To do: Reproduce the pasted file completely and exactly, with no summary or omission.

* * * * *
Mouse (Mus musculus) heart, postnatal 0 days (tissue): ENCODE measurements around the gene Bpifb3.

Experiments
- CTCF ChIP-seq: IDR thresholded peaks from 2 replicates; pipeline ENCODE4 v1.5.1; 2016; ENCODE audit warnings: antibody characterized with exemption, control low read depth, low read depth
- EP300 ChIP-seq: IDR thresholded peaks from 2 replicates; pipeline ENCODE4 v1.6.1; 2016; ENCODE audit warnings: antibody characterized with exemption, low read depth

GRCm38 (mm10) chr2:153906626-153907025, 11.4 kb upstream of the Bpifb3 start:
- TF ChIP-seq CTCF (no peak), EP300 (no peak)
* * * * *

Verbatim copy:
Mouse (Mus musculus) heart, postnatal 0 days (tissue): ENCODE measurements around the gene Bpifb3.

Experiments
- CTCF ChIP-seq: IDR thresholded peaks from 2 replicates; pipeline ENCODE4 v1.5.1; 2016; ENCODE audit warnings: antibody characterized with exemption, control low read depth, low read depth
- EP300 ChIP-seq: IDR thresholded peaks from 2 replicates; pipeline ENCODE4 v1.6.1; 2016; ENCODE audit warnings: antibody characterized with exemption, low read depth

GRCm38 (mm10) chr2:153906626-153907025, 11.4 kb upstream of the Bpifb3 start:
- TF ChIP-seq CTCF (no peak), EP300 (no peak)